Food safety rules save lives
By Paul Schwarz
My father was a World War II veteran, double Purple Heart recipient, avid sports fan, and all-American hero. Tragically, it was a cantaloupe laced with the lethal bacteria listeria that ultimately killed him.
Always true to form, though, he did not go down without a fight. For nearly three months, my father suffered from brain trauma and inability to move his legs. After the painful effects of the Listeria took hold first of his body and then his brain, the infection finally defeated him.
My dad left behind five children, nine grandchildren, and 10 great-grandchildren — all who continue to mourn the loss.
Unfortunately, there were 32 other Americans who also died last year from Listeria-contaminated cantaloupes from Colorado’s Jensen Farms. The tragedies were widely publicized and the sympathy widespread. Family, friends and others grieved with us over my father’s — and so many others’ — untimely deaths, and politicians promised they would do more to prevent food-borne illness.
You would think we may have learned something from this heartbreaking event, but the truth is, nothing has changed.
In January 2011, President Obama signed the FDA Food Safety Modernization Act. The first major overhaul of the nation’s food safety regulations in about 70 years, however, remains stuck at the White House Office of Management and Budget, where proposed regulations have been delayed for more than eight months.
Meanwhile, three ongoing food-borne outbreaks that sprung up in the last two months alone have been responsible for killing six, sickening more than 400, and hospitalizing nearly 150 Americans to date. In my home state ,15 Missourians have fallen ill after eating cantaloupe contaminated with salmonella traced back to a farm in Indiana.
The latest salmonella outbreak linked to peanut butter has sickened 30 people thus far. What’s more, about 100 products that contain peanut butter are currently being recalled to prevent further illness.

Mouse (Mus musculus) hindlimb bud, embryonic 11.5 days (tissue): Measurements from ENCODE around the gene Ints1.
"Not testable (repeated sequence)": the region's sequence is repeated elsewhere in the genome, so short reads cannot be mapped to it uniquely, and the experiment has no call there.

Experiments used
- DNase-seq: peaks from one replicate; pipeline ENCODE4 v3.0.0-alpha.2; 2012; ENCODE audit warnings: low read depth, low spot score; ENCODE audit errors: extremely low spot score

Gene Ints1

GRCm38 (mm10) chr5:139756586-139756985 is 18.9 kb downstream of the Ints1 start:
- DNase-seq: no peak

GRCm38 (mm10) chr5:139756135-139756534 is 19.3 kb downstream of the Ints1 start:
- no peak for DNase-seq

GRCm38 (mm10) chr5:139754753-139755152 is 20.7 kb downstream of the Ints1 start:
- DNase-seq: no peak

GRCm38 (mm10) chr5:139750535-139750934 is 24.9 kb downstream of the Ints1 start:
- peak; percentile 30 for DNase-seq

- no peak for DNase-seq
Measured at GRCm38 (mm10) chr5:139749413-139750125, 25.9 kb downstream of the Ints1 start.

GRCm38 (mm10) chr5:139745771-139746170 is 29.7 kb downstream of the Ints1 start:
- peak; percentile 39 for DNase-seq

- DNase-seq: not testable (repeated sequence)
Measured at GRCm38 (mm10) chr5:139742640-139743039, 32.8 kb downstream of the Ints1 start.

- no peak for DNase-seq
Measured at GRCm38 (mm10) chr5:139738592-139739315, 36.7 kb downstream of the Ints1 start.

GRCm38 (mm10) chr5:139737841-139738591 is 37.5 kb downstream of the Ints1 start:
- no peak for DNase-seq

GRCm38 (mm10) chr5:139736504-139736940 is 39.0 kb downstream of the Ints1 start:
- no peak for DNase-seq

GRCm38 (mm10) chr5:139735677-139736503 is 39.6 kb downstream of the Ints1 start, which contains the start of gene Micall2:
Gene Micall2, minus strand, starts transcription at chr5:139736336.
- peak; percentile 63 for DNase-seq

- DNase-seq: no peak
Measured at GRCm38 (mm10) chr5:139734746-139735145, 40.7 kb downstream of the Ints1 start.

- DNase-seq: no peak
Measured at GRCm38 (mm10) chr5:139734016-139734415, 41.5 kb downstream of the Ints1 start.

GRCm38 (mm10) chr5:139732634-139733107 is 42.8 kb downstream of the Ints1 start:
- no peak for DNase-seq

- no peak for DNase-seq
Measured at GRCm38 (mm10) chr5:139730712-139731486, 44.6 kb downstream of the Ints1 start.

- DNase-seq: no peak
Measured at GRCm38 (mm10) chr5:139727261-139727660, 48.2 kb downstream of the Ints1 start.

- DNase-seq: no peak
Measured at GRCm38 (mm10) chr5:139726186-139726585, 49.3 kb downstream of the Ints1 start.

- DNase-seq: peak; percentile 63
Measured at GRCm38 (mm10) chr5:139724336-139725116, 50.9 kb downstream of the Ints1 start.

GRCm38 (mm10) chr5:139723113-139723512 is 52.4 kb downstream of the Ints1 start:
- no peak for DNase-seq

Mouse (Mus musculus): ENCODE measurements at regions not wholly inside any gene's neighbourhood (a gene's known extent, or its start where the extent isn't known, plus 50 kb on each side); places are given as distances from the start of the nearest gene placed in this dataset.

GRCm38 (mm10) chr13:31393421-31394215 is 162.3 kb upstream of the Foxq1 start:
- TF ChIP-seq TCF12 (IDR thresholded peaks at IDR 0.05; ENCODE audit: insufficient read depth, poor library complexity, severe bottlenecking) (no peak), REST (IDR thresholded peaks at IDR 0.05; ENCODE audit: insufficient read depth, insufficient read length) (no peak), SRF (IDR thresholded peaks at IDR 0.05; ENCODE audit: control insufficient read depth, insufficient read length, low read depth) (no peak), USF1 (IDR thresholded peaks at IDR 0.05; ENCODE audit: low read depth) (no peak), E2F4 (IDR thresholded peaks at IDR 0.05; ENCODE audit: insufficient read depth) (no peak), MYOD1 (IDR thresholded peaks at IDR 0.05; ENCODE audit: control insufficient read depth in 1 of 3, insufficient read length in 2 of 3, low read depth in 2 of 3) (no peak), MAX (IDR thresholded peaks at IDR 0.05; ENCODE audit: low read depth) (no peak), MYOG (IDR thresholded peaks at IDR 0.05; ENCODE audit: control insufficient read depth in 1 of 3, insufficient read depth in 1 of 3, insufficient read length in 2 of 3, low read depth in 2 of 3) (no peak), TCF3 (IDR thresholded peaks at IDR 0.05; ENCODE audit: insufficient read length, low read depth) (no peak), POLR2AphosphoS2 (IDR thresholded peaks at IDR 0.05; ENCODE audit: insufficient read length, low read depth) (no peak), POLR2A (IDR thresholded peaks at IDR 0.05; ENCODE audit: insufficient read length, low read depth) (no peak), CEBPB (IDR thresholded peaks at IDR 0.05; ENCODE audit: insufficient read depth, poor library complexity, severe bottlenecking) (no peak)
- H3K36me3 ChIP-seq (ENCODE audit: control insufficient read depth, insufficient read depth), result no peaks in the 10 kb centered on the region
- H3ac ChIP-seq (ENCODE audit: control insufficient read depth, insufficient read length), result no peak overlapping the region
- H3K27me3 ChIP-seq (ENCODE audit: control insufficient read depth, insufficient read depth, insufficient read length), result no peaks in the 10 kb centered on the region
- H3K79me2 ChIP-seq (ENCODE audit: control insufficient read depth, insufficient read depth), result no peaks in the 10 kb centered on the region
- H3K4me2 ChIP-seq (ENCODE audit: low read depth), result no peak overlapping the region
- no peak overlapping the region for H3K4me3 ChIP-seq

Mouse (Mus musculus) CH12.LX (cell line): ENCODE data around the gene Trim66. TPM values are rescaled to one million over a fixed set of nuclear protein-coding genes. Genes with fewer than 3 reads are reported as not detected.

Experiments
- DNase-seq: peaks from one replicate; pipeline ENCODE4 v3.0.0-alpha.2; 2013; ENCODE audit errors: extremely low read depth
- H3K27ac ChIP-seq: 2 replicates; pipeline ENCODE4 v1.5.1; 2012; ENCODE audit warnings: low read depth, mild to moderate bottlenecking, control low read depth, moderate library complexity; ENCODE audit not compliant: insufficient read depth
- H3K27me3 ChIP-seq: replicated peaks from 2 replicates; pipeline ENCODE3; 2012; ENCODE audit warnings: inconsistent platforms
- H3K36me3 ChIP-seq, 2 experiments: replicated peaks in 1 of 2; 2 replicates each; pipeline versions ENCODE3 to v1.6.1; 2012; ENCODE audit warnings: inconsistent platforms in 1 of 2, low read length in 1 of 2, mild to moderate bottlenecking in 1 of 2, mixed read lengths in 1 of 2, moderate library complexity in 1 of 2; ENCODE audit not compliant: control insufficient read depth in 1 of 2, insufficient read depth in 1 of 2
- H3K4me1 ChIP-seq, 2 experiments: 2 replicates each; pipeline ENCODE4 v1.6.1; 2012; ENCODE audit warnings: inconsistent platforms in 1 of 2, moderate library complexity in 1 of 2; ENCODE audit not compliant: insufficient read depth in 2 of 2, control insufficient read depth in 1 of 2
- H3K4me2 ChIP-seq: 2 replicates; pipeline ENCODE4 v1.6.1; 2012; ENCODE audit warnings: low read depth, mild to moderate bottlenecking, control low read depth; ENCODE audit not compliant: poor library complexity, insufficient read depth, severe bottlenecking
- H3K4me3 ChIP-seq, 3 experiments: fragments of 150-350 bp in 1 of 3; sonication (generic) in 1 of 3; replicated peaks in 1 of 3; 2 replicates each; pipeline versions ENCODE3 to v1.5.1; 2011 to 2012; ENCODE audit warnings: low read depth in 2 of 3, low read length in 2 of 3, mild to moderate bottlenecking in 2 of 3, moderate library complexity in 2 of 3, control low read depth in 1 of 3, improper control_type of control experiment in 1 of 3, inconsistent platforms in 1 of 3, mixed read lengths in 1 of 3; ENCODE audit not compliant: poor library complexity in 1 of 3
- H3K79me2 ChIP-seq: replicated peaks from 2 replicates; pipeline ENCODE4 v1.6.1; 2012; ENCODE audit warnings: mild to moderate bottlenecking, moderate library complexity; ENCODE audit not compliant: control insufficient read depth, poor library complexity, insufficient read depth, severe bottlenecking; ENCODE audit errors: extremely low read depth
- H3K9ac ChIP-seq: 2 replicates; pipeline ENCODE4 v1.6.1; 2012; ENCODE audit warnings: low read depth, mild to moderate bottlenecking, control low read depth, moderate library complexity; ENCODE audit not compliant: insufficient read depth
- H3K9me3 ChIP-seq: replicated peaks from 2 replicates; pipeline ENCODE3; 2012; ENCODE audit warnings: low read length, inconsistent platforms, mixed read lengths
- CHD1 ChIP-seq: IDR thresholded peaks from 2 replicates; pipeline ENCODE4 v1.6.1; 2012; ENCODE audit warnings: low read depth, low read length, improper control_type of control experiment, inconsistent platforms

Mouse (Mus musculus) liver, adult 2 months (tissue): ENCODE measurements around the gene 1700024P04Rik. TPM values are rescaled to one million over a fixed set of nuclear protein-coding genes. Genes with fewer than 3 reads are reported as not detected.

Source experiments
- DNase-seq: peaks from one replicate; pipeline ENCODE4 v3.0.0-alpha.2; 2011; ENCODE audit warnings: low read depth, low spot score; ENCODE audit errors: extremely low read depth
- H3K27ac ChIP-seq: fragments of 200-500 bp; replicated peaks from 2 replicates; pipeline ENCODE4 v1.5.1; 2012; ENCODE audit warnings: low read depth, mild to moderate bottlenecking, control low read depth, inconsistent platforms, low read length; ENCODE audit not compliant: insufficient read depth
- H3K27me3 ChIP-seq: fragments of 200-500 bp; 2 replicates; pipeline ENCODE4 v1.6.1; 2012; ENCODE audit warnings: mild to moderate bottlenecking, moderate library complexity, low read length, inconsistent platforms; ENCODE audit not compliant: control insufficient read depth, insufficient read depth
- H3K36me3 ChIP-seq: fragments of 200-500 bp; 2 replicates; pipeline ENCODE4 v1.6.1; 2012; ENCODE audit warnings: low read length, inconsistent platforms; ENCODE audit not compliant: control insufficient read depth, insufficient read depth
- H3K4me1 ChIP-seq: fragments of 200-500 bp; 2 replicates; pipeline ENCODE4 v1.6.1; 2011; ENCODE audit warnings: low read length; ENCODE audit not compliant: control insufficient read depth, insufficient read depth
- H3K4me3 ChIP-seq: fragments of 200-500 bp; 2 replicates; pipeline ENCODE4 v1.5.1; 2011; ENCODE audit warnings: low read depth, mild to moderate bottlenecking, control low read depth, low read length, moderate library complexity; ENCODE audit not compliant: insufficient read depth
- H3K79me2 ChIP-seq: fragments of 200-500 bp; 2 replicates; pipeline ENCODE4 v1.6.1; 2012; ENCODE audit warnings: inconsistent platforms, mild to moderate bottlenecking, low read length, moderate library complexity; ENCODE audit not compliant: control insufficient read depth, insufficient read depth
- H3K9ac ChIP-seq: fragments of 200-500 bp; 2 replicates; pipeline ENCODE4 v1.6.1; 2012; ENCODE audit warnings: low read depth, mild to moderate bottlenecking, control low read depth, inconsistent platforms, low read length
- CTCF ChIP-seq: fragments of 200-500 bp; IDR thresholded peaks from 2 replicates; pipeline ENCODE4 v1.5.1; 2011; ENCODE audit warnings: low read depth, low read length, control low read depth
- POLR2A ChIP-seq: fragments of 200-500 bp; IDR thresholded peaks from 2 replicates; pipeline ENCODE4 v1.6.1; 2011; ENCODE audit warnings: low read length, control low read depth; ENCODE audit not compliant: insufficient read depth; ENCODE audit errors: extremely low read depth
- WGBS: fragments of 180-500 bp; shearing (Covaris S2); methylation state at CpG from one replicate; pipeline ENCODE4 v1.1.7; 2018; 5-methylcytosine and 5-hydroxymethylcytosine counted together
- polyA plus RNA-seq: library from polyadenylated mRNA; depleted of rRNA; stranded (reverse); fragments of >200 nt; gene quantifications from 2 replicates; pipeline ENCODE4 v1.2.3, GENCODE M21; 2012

These outbreaks only represent a small part of those individuals affected by food-borne illness each year. An estimated 48 million Americans — or one in six — suffer from food-borne illnesses annually, according to the Centers for Disease Control and Prevention. Three thousand of these people will die each year, and many more will be hospitalized as a result.
If implemented, the food safety law would put stronger protections in place to prevent food-borne illnesses from killing innocent people like my father. By introducing new, more stringent regulations for processed foods, like peanut butter; for imported foods; and for growing and harvesting fresh fruits and vegetables, the law would serve as a safeguard for susceptible Americans.
Most significantly, the law would change our nation’s approach to food safety from a reactive system to a preventive one.
Since Food Safety Modernization Act was signed, at least 14 multi-state food-borne outbreaks have swept the country. So, my message to the White House is clear: Let’s release the food safety rules now before more lives are lost and more families suffer unnecessarily.
Paul Schwarz lives in Independence, Mo. Distributed by MCT Information Services.
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